Washington Probes Missing El Faro

By MarEx 2015-10-06 10:37:21

Representatives from the National Transportation Safety Board (NTSB) have arrived in Jacksonville, Florida as part of the ongoing investigation of the M/V El Faro, which is lost at sea after being caught in the path of Hurricane Joaquin. One crewmember is confirmed dead and U.S. Coast Guard officials are searching for the box ship’s remaining 32 crewmembers.

The El Faro departed from Jacksonville last week en route to San Juan, Puerto Rico, before disappearing in what maritime experts called the worst cargo shipping disaster involving a U.S.-flagged vessel in more than 30 years. USCG officials have stated that they are no longer searching for the vessel after discovering a 225-square-mile debris field over the weekend. Life jackets, containers, oil sheen and a life raft were among the items spotted by USCG aircrews flying over the Bahamas.

NTSB member Bella Dinh-Zarr acknowledged the investigation would be difficult with the ship having sunk in an unknown location after its last known location off Crooked Island in the Bahamas.

“It’s a big challenge when there’s such a large area of water and at such depth,” Dinh-Zarr said. “We hope for the best and that the ship will be recovered.”

On Monday, the ship’s owner Tote Maritiime said the vessel was undergoing engine room work before it sank off the Bahamas.

Tote Services President Philip Greene said he did not think the engine room work was linked to a propulsion problem reported by the ship’s captain.

NTSB investigation is separate from that by the U.S. Coast Guard and will check the vessel’s maintenance records and other paperwork.

El Faro, a 735-foot box ship with 28 U.S. citizens and five Polish nationals on board and reported losing propulsion and that it was listing and taking on water two days into its journey on October 1.

Records show that the U.S. National Hurricane Center issued a warning about the likelihood of Joaquin becoming a hurricane at 5 p.m. EDT on Tuesday, nearly three hours before El Faro left port.

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Japan Closing in on Submarine Contract

By MarEx 2015-10-06 10:08:05

In another move highlighting the growing ties between the nations, a Japanese consortium has placed a $35 billion bid to construct submarines for the Royal Australian Navy. While France’s DCNS Group and Germany’s Thyssen Krupp Marine Systems (TKMS) have offered proposals, several analysts believe Japan is the only bidder with submarines large enough to meet Australia’s demands.

Japan’s consortium includes the Japanese government, Mitsubishi Heavy Industries and Kawasaki Heavy Industries.

If granted the contract, Japan has offered to construct a state-of-the-art submarine concept which would be larger than its 4,000-ton Soryu-class submarine using new designs and sustainment centers in Japan as well as Adelaide and Perth. In addition, Japan has offered to train hundreds of Australian engineers in Kobe, its manufacturing hub, as well as Australia.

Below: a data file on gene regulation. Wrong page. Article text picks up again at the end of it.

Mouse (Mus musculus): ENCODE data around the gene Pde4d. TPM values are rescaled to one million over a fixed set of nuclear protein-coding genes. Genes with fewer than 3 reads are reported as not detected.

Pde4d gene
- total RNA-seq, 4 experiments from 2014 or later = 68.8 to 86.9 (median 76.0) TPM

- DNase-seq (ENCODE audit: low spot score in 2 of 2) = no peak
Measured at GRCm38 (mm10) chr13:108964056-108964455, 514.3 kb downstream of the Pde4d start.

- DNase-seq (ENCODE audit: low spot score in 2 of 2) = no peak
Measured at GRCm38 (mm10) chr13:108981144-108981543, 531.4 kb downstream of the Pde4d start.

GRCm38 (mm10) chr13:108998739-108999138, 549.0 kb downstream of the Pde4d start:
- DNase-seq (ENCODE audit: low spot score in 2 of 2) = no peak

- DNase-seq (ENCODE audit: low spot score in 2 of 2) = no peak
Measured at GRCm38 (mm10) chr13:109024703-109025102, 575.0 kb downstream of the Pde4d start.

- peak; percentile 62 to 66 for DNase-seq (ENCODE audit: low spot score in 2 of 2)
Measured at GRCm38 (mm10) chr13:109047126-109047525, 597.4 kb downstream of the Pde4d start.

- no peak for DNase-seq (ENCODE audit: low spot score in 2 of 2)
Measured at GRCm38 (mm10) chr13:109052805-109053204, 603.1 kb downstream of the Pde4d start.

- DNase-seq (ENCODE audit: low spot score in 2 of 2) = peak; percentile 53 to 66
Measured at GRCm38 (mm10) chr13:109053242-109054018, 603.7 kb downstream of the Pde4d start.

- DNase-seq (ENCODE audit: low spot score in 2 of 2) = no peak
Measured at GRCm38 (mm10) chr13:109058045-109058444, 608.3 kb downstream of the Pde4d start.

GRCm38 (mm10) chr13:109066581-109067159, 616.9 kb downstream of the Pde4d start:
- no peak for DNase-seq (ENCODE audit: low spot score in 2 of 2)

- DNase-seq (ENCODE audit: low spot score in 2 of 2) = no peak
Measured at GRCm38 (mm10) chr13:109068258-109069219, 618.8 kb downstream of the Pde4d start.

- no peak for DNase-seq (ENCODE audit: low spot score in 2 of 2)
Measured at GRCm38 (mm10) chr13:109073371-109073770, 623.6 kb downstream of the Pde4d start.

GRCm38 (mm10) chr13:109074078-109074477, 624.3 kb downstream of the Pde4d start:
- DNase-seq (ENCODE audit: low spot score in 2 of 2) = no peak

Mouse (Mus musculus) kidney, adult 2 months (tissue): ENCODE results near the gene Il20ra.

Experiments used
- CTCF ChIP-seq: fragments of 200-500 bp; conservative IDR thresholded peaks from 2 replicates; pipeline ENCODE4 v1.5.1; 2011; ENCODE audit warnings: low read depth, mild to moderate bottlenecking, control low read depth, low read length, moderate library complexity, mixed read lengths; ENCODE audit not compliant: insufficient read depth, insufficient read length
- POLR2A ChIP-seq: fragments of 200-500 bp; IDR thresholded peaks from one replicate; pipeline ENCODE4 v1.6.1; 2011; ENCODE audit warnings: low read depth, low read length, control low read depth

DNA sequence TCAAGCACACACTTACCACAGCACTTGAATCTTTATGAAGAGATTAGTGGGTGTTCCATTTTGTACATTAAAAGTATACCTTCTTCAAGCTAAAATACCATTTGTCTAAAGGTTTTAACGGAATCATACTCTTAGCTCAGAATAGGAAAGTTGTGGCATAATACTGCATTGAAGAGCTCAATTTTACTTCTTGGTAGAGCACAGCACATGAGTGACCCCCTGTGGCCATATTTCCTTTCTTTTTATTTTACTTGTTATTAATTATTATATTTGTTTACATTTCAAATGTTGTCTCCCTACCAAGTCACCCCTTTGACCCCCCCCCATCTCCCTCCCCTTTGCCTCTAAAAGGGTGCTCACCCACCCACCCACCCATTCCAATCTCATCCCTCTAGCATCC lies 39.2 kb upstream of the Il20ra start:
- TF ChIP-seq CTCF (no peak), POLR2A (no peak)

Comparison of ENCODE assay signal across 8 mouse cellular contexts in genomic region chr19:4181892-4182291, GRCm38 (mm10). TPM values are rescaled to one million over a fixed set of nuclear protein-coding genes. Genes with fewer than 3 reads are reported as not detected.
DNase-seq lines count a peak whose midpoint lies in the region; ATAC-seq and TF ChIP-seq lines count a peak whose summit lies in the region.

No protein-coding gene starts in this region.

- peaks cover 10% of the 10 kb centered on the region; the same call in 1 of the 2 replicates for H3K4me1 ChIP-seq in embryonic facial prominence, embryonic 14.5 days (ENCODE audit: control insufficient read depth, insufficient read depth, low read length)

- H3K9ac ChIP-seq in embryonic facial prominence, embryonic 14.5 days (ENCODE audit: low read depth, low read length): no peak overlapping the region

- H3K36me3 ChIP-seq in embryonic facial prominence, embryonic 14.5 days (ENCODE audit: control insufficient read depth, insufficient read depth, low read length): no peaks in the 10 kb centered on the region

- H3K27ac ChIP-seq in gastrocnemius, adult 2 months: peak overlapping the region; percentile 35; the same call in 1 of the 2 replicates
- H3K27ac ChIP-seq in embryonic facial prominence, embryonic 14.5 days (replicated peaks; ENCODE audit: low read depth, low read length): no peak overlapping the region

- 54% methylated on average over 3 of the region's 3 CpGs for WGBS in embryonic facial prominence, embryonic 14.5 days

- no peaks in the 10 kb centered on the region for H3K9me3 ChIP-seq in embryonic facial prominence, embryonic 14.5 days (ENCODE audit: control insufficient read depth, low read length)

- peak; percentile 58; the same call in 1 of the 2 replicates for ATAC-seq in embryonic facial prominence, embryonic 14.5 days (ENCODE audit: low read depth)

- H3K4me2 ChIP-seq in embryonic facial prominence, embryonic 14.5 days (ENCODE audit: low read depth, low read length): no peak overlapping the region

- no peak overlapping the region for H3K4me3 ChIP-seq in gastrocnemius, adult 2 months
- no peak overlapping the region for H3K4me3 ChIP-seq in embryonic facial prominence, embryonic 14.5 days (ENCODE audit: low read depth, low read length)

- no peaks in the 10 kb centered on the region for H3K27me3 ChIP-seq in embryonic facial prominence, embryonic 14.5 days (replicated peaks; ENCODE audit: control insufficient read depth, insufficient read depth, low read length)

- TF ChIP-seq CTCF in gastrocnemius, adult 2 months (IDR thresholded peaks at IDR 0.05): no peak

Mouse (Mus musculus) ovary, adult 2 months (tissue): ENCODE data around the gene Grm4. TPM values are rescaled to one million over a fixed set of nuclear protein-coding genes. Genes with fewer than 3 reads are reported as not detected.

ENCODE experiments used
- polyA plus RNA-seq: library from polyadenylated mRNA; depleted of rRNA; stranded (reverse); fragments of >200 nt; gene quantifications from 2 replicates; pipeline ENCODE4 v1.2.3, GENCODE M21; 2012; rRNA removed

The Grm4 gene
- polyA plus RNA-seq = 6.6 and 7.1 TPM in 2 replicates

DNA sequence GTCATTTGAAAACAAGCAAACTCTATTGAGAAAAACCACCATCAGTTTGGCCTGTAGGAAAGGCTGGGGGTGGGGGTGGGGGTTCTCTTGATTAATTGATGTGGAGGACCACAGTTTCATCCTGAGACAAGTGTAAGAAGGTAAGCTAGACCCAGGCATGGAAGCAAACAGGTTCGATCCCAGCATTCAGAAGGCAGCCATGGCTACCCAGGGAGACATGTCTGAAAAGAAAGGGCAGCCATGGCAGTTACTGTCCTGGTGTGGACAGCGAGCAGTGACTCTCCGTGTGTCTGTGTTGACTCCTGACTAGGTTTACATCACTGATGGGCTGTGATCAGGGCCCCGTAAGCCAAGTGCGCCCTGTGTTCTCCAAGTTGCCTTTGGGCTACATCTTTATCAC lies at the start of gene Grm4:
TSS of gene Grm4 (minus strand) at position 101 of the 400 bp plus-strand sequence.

Australia is seeking a long-range submarine, about 4,000-tonnes, bigger than the 3,300-tonne Collins that it currently deploys. To compete against Japan’s 4,200-tonne Soryu class, TKMS is submitting a 4,000-tonne Type 216, and DCNS is offering a smaller, non-nuclear variant of its 5,300 tonne Barracuda-class submarines.

Agreeing to construct the submarines in Australia was one of the prior points of contention which appeared to give the European bidders an edge in the negotiations. DCNS and TKMS had both previously pledged their intention to build submarines entirely an Australia, but Japan had been slow to state this intention until recently.

Manufacturing jobs have become a heated political issue in Australia, and the Japanese Defense Ministry recently stated that its hybrid option of building subs in Australia and Japan would be the cheapest option for Australian taxpayers.

Australia’s interest in strengthening its naval fleet appears to be driven by rising Chinese assertiveness in the region.

In June, India, Japan and Australia participated in trilateral maritime dialogue in New Dehli. The talks were attended by Indian foreign secretary Subrahmanyam Jaishankar, Japanese vice foreign minister Akitaka Saiki and Australian secretary of the Department of Foreign Affairs and Trade Peter Varghese.

Two Chinese submarines were spotted near Sri Lanka and Pakistan in July, which drew criticism from China’s littoral nations. Australia completed the AUSINDEX-15, its first bilateral maritime exercise with India, last month. The Australian High Commission in Delhi has stated that the exercises will include anti-submarine warfare and coordinated anti-submarine drills.

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Search continues for El Faro survivors

Rescue crews have stopped looking for El Faro but continue their search for survivors four days after the cargo ship ran into Hurricane Joaquin.
“We’re assuming the vessel has sunk in its last known position” in the Bahamas, US Coast Guard Chief of Response Mark Fedor said on 5 October.
Fedor said
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Bulk carrier detained in Singapore

Portugal-flagged bulk carrier Alexandrit was arrested in Singapore on 2 October under the instruction of local law firm Oon & Bazul.
The reason for the arrest was not known.
The ship was detained on 2 October at 17:45 h local time, based on Singapore Supreme Court records.
IHS Maritime’s
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